Resources – Introduction

The service system is complex, and many people rely on it. When your child reaches adulthood and starts using the system, they will leave behind some—if not all— supports they had as an adolescent. Many services your child receives now won’t continue past age 18 (for example, the Special Services at Home and Assistance for Children with Severe Disabilities). There are different services for people 18 and over, such as the Ontario Disability Support Program (ODSP).

Prepare to start this process yourself. Don’t wait for the education system or service providers to create a plan for your child. Don’t assume the service system will support your child once they turn 21. It’s up to you to create your child’s future.

Learn about services for adults. Know what services you can keep and what new services are available. Use what you find out in your planning process.

You may be able to use mainstream community services. While your child is in the education system, look at the Board of Education’s public programs. Although most courses are for adults, some programs are available to younger people. Taking part can help build your child’s self-reliance and interests.

Make connections in your community. It’s never too early—or too late—for your child to take recreation programs. Sign up for swimming lessons, craft programs, or library groups. Join appropriate faith groups. These activities link you to the community and build networks.

Connect with other parents and use their knowledge of the system to help you. Teachers also have valuable information about what worked for other parents.

This section of the website allows you to check out resources and services available in your community. This is not a complete list, but it does give you a starting place and links to other resource listings. Don’t be afraid to try something new. During this time in your child’s life, you need to give them many experiences to find out what they like and don’t like. They need to find out what works for them. Trying new things will help them experience the world, become familiar with their community, and help them be a part of it as they grow into adults.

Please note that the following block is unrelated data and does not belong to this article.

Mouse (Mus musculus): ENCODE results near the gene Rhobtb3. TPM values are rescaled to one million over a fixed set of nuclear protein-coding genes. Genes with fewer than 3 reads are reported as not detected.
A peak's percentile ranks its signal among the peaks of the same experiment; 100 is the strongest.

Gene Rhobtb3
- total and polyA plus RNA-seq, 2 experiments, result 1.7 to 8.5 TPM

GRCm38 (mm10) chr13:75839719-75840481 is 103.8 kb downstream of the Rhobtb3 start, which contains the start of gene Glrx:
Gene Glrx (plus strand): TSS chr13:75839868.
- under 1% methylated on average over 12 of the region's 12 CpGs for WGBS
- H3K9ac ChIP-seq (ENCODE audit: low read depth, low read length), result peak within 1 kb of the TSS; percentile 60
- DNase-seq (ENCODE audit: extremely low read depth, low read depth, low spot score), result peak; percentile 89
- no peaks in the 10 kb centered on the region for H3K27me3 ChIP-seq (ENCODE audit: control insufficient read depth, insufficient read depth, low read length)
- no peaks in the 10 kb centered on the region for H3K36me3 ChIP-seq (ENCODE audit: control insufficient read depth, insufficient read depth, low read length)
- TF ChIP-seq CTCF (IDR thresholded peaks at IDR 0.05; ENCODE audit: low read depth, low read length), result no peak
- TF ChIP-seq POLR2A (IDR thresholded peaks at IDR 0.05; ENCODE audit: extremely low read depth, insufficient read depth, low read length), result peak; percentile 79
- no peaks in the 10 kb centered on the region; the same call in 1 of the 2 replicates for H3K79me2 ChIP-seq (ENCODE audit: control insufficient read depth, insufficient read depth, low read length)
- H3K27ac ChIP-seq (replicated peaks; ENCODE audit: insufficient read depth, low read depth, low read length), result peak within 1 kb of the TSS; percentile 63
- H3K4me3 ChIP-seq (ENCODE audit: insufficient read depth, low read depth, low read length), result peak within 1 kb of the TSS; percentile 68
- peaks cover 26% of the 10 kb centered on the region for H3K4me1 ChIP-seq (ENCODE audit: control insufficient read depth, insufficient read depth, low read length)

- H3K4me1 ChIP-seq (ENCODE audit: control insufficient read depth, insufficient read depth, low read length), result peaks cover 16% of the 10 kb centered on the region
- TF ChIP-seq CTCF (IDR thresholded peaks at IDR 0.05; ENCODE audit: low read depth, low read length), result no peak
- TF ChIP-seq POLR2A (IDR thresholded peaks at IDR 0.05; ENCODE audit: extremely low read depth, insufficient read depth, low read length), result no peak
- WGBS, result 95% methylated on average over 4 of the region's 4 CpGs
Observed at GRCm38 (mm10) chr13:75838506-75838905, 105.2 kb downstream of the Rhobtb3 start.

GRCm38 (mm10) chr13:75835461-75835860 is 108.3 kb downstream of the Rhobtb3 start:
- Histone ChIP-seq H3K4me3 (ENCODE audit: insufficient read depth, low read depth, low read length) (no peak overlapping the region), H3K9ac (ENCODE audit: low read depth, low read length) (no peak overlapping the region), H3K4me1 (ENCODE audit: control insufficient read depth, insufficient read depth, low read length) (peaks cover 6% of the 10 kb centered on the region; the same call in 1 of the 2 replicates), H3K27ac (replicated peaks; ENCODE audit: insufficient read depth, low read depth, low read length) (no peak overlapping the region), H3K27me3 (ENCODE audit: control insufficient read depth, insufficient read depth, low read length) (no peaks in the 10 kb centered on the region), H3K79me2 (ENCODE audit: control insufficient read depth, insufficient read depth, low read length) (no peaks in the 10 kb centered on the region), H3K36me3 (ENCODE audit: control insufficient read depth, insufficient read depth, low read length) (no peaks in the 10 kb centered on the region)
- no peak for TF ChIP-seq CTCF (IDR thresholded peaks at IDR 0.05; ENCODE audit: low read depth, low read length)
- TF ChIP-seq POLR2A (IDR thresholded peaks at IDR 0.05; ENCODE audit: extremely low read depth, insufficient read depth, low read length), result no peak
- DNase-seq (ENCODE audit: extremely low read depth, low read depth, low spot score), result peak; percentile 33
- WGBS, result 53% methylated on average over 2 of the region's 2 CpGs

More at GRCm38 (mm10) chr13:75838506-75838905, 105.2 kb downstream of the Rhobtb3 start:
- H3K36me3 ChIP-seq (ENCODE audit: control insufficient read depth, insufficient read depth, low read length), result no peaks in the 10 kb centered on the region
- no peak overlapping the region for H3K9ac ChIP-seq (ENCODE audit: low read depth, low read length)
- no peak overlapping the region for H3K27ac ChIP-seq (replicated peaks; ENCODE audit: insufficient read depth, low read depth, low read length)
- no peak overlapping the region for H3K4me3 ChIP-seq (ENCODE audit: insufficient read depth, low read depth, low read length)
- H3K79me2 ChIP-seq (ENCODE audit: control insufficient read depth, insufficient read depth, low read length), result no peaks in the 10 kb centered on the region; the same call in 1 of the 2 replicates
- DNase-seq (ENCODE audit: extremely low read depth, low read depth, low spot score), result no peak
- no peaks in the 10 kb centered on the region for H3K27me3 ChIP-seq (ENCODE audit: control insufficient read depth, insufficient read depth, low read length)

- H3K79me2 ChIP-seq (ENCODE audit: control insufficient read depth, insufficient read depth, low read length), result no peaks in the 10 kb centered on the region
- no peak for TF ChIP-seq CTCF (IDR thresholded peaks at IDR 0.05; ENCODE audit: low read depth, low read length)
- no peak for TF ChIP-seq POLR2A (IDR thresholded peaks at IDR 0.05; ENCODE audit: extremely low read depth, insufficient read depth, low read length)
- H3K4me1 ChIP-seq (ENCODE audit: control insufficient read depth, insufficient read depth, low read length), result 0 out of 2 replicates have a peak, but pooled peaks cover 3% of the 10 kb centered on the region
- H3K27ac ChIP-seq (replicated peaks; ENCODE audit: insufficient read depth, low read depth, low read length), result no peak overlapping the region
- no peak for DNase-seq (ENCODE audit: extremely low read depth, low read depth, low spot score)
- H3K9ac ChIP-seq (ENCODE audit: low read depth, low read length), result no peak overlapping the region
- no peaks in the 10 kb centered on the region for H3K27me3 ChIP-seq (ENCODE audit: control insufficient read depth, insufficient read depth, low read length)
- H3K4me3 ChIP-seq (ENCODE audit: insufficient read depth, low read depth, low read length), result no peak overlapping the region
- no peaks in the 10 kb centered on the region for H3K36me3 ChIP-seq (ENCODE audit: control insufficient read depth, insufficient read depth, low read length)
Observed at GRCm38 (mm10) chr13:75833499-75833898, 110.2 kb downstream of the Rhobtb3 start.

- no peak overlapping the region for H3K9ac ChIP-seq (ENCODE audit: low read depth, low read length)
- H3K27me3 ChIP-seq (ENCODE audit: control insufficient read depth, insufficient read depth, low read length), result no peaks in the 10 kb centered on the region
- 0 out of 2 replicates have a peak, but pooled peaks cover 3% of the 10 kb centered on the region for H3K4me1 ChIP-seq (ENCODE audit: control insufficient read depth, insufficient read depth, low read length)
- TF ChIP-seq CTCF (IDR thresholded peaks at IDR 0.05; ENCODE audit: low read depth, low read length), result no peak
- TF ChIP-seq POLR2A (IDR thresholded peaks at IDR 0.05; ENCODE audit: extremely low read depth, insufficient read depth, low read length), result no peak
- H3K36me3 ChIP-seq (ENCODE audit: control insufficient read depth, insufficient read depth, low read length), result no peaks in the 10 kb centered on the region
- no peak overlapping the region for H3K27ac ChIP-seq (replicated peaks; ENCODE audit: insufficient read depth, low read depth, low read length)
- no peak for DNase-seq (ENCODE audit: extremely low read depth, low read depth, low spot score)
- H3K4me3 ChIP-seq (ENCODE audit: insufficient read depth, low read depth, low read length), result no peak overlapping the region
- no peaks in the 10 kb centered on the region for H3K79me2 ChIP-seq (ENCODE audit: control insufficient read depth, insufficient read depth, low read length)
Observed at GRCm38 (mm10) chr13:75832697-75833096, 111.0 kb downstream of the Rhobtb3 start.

Note:
Developmental Services Ontario – Central West Region does not endorse or recommend any services. All information provided in this website is provided for information purposes only. As with any other service you seek, it is incumbent upon you, the users of this online resource, to conduct the appropriate screening before pursuing assistance.

Developmental Services Ontario – Central West Region neither endorses, has any responsibility for, nor exercises control over the views of any organization nor the accuracy of the information provided by any of these organizations. You should also know that some of the programs listed may charge a fee for the services they provide. We suggest calling the program directly for information on services and fees.

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